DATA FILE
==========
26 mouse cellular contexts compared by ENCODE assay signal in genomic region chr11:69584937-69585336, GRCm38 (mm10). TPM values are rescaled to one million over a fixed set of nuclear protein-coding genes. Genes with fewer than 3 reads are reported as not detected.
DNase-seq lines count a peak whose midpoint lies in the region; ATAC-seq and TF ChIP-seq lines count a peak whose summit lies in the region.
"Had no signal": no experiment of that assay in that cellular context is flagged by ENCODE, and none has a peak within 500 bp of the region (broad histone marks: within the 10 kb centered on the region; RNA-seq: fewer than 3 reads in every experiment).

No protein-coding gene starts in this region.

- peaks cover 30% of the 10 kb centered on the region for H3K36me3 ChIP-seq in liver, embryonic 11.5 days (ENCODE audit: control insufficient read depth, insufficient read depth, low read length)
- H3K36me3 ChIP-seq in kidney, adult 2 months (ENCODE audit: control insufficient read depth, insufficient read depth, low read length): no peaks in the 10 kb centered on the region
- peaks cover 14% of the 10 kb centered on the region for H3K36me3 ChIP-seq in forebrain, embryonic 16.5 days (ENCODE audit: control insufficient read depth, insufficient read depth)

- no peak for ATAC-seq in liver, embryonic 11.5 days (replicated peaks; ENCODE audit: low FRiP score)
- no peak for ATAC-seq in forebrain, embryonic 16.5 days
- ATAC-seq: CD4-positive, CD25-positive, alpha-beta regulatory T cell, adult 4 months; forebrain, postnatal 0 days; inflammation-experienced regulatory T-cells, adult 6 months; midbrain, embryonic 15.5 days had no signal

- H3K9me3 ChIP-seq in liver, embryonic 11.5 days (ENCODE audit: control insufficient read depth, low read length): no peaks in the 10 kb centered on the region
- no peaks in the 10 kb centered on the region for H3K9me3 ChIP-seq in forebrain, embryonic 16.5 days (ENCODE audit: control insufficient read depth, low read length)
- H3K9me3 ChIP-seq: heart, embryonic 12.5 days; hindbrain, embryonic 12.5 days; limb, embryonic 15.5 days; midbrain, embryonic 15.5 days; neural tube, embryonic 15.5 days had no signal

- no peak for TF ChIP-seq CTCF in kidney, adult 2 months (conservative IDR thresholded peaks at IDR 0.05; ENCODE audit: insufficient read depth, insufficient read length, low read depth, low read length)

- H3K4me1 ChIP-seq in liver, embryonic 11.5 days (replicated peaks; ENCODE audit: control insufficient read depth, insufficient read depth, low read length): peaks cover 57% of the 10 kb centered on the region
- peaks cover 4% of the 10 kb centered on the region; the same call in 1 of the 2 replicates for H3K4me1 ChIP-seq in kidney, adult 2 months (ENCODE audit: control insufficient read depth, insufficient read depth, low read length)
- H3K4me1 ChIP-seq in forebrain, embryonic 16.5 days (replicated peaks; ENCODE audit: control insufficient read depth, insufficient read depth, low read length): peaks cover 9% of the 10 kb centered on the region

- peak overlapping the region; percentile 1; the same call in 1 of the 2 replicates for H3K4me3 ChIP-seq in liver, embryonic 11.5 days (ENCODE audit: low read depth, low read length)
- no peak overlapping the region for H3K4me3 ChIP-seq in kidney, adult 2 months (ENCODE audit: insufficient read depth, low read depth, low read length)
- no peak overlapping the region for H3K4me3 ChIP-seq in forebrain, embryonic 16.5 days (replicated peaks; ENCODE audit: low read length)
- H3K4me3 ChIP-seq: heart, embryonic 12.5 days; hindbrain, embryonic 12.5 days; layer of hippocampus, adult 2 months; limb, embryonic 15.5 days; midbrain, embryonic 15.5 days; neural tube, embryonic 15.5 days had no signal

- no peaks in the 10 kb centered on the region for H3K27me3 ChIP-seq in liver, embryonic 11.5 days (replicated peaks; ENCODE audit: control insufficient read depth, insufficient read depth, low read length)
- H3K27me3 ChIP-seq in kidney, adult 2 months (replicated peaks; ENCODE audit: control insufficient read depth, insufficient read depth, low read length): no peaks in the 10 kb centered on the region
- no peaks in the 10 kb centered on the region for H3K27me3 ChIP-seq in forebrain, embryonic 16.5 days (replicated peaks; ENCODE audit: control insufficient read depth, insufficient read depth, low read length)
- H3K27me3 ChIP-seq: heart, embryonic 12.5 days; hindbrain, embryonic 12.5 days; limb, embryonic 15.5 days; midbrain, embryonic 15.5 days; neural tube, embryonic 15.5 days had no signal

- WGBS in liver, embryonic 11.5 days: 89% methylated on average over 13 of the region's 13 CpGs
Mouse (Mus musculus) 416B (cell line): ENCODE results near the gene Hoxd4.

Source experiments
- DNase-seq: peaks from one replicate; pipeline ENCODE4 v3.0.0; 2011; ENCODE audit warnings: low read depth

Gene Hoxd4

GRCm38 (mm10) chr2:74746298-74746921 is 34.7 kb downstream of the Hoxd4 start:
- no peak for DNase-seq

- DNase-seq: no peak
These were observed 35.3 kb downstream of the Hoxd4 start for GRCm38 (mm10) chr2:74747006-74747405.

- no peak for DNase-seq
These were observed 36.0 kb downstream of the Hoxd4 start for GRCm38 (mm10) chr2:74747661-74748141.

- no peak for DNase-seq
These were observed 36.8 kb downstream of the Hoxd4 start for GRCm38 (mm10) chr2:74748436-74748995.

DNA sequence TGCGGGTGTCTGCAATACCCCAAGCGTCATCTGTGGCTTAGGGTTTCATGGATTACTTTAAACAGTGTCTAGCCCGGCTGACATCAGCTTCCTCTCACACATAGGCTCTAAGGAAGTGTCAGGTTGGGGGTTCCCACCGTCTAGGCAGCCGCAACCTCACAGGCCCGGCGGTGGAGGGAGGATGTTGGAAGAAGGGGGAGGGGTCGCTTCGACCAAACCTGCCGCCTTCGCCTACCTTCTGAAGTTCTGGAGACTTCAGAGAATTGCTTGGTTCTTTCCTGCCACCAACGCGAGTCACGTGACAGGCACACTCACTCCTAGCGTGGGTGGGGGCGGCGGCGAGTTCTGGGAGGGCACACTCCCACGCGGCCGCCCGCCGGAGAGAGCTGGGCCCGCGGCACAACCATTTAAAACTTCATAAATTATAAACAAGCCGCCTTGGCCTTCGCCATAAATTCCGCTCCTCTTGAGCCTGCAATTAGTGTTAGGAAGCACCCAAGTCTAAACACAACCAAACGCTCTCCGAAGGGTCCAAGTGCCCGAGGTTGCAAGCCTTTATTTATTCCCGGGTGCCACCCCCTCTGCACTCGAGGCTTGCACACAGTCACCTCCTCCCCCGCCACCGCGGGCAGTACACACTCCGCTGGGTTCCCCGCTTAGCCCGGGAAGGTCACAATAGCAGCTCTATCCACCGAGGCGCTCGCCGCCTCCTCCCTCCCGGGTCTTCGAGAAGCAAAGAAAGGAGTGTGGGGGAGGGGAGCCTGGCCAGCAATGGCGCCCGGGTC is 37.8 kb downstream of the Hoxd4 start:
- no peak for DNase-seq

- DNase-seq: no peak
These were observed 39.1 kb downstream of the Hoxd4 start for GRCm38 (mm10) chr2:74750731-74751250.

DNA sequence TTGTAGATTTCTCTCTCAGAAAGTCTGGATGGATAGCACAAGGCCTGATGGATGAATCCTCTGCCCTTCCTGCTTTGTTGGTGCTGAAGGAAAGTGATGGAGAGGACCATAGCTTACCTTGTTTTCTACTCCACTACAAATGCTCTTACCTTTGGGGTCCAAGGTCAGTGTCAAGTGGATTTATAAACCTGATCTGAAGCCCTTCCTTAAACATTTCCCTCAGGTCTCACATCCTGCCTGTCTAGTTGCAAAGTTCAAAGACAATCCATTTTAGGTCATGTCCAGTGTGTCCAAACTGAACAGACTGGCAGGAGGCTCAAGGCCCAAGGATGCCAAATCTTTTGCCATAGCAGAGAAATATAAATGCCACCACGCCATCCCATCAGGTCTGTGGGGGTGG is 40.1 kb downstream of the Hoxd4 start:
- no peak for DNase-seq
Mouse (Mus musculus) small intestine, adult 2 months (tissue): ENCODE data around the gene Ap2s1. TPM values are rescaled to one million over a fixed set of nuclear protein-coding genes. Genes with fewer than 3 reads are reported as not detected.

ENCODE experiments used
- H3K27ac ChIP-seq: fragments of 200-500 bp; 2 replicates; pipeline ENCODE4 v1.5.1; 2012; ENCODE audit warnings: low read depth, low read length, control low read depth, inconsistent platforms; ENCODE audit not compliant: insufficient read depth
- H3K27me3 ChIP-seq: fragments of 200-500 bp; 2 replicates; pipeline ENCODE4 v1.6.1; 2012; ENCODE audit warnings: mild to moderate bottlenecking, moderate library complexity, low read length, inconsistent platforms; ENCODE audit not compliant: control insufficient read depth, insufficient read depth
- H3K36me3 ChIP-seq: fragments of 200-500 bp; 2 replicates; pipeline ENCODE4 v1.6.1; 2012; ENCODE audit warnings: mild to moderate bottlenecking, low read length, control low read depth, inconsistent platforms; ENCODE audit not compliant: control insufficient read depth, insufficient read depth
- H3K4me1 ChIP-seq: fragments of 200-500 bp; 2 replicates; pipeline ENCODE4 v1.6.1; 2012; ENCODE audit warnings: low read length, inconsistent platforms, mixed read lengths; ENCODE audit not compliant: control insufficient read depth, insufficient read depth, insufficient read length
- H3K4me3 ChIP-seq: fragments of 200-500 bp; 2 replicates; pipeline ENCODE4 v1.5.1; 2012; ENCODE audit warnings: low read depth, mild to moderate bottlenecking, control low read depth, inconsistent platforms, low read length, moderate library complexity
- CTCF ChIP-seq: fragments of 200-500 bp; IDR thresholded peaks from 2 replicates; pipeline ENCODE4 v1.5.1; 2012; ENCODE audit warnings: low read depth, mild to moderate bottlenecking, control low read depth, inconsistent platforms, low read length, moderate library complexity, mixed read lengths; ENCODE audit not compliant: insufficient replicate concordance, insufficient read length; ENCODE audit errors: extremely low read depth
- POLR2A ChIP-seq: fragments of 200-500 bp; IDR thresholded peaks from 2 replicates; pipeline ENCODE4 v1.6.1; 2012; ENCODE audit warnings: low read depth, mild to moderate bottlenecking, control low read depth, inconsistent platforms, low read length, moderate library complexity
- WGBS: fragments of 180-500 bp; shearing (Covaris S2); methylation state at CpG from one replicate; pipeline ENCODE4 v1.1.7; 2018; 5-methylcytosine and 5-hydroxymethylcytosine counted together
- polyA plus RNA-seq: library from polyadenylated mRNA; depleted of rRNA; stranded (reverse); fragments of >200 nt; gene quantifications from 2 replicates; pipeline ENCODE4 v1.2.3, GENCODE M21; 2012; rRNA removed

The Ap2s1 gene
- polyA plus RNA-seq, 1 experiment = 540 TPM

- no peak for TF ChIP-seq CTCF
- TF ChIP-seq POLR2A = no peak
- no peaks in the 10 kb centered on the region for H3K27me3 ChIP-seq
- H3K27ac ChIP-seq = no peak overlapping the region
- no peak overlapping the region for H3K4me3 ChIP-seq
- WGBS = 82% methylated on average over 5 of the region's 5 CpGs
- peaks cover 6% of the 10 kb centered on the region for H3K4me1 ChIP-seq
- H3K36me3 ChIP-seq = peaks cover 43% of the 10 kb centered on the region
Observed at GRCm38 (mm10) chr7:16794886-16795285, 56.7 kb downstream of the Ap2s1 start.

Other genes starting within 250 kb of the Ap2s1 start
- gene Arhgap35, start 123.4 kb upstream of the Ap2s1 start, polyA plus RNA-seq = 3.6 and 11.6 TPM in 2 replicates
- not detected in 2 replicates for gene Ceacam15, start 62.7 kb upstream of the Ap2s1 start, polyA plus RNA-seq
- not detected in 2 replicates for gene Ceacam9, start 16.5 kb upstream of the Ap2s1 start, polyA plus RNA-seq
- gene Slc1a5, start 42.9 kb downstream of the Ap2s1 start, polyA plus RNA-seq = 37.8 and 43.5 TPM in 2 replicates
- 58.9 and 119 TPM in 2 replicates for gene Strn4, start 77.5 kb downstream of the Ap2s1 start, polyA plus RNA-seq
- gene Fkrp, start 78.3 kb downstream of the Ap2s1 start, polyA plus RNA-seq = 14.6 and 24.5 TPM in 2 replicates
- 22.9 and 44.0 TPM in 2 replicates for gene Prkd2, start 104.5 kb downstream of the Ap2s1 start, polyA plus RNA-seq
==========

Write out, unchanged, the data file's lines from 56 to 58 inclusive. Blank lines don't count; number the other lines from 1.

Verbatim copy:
The Ap2s1 gene
- polyA plus RNA-seq, 1 experiment = 540 TPM

- no peak for TF ChIP-seq CTCF